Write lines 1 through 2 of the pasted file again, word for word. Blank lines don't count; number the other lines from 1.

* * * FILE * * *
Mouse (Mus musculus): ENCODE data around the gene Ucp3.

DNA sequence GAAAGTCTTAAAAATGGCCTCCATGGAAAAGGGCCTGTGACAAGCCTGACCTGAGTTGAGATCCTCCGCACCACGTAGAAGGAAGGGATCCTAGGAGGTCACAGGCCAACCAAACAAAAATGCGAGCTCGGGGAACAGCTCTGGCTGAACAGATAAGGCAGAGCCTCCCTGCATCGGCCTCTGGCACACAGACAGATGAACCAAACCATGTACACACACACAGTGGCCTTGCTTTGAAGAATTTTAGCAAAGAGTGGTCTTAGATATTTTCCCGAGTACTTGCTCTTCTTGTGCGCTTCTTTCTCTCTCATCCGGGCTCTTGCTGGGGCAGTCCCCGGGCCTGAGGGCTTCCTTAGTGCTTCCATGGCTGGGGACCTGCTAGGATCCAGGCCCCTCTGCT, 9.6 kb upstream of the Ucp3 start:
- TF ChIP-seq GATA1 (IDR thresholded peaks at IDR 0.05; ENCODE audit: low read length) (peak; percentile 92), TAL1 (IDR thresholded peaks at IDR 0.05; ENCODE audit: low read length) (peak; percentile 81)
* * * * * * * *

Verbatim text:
Mouse (Mus musculus): ENCODE data around the gene Ucp3.

DNA sequence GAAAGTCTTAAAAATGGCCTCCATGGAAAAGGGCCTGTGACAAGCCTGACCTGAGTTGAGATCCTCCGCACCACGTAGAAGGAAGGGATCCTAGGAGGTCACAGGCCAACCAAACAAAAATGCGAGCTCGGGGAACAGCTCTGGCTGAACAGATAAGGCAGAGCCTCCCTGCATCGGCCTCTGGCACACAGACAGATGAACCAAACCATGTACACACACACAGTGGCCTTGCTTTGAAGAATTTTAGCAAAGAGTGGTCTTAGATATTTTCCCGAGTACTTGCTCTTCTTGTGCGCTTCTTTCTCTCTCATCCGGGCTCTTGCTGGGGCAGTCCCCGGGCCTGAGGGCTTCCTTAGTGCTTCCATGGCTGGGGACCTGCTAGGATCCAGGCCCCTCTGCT, 9.6 kb upstream of the Ucp3 start: